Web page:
New measurement technologies such as wearable devices coupled with AI algorithms, that can learn from large scale streaming data, have the potential for improved evaluation and monitoring of treatment interventions. In this talk we review the prospect for AI to better characterise population activity variation through wearable tech including an analysis of accelerometer data from 100,000 participants in UK BioBank.

    Frances Kendall (Cytel)

    The need for Data Science in the New Clinical Development Paradigm

    Abstract: This talk will set the stage on why Data Science is needed to support a New Clinical Development paradigm and what are the drivers of change. It will then put forward an idea on what that Paradigm could look like with examples of work that demonstrate this direction.

    Moira Verbelen (UCB)

    Why statisticians should be driving machine learning and AI projects

    Advancements in computer science have popularised the widespread use of machine learning and AI. Although methods were mainly developed by computer and data scientists, they are rooted in statistical science. Statisticians are ideally placed to guide the implementation of these ‘new’ approaches in pharma. In-depth understanding of statistical concepts and model fitting are essential skills required to avoid pitfalls such as poor algorithm design, overfitting and incorrect interpretation of results. These considerations and the ensuing value of statisticians’ involvement are even more important in clinical development, where datasets tend to be smaller than those typically used for AI.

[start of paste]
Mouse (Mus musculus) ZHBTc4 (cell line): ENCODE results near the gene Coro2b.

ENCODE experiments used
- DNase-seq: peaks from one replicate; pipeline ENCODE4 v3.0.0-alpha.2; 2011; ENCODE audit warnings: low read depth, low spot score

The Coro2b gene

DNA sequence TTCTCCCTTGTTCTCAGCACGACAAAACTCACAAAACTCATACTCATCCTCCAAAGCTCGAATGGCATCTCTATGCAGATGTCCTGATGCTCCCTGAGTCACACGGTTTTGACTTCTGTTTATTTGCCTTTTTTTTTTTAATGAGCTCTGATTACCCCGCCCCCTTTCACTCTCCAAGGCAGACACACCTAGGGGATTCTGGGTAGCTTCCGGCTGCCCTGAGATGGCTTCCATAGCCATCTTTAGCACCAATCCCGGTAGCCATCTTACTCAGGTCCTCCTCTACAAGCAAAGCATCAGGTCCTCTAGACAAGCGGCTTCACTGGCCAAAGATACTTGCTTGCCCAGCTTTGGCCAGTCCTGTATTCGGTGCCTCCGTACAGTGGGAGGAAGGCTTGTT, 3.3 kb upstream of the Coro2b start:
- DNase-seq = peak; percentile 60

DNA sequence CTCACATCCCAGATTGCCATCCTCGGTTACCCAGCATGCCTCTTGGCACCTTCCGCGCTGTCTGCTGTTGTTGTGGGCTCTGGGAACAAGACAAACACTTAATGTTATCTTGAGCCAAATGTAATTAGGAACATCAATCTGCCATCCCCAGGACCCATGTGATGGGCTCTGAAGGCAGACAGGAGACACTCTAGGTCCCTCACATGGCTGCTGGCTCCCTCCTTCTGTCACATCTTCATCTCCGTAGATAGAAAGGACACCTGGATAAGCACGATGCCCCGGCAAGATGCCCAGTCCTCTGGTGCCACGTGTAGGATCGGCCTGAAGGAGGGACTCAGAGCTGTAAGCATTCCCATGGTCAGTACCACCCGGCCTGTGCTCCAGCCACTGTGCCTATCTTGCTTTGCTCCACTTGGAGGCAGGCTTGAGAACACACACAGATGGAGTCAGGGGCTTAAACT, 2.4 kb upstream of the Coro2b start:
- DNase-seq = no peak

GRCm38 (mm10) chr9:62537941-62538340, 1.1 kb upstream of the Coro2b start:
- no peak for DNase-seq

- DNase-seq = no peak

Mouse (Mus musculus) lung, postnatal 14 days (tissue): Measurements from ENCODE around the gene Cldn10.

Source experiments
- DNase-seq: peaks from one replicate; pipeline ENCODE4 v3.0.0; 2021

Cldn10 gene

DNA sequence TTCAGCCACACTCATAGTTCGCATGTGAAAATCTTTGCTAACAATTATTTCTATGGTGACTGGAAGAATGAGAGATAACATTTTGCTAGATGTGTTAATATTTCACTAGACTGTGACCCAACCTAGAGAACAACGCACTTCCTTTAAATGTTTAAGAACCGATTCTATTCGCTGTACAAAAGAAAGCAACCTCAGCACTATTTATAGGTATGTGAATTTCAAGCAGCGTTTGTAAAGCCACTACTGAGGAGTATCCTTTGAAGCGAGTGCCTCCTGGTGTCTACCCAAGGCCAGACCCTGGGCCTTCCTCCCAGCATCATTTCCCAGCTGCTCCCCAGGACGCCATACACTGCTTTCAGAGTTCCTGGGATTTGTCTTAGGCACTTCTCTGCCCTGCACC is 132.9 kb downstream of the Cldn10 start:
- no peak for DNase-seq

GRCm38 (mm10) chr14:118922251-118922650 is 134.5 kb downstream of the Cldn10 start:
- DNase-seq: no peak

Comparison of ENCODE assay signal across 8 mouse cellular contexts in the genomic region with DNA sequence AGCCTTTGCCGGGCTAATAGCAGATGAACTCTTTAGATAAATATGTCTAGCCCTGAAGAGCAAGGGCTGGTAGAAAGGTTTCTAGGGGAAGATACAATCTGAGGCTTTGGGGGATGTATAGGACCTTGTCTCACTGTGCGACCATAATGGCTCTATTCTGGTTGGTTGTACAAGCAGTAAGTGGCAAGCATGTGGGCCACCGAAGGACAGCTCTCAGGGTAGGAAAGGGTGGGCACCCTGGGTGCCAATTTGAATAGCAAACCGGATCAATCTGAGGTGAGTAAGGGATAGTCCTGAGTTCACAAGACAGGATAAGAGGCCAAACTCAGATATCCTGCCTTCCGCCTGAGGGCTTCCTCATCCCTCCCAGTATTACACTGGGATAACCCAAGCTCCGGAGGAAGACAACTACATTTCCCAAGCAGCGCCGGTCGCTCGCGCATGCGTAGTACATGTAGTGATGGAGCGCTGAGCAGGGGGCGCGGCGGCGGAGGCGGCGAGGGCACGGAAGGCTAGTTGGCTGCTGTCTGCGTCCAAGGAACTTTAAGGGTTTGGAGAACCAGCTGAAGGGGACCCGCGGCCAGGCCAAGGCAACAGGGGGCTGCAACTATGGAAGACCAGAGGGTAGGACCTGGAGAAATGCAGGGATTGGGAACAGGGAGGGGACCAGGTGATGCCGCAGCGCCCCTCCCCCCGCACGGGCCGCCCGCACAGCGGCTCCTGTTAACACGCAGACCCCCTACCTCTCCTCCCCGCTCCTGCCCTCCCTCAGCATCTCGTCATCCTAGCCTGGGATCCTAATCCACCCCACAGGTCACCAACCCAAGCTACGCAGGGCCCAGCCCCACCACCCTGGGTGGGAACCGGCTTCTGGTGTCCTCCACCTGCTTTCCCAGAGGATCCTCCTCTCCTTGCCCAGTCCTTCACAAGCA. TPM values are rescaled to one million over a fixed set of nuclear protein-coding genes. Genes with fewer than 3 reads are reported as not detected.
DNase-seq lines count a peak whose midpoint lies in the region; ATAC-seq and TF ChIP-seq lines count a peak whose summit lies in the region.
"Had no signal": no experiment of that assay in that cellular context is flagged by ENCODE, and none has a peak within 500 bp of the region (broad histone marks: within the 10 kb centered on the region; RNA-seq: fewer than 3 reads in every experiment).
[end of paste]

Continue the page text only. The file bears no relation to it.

Michelle Jones, Covance (on behalf of PSI Data Science SIG)





    Chris Harbron (Roche)

    Roche's experience developing Advanced Analytics Communities both internally and externally

     Roche has been successful in building an internal advanced analytics community consisting of over 750 data scientists from across the global Roche organization as well as establishing a number of external advanced analytics partnerships.  This talk will discuss how Roche have approached this effort as well highlighting some of the successes and challenges, including crowd sourcing the internal community to tackle key scientific research questions using machine learning.  

  • A PSI Training Course on Improving Influence and Increasing Impact: Communication Skills for Industry Statisticians

    Dates: 16 – 16 Sep, 2019


    UCB Pharma
    Allée de la Recherche 60, 1070 Anderlecht, Belgium. Brussels
    16th September 2019
    Course runs from: 10:00 – 17:00 (registration from 9:30)

    The landscape is changing across the pharma industry and as statisticians, in order to continually add value, we must make sure we adapt. This course will focus on what this means for statisticians outside the technical aspects of their role. Of critical importance is self-awareness during our interactions, working effectively in teams, influencing, being customer focussed and understanding our own consulting and leadership styles.

    Now more than ever we need to be creative and influential thinkers with business acumen who can work with our colleagues from other disciplines, not just be technical experts - we need to be proactive partners with strong communication skills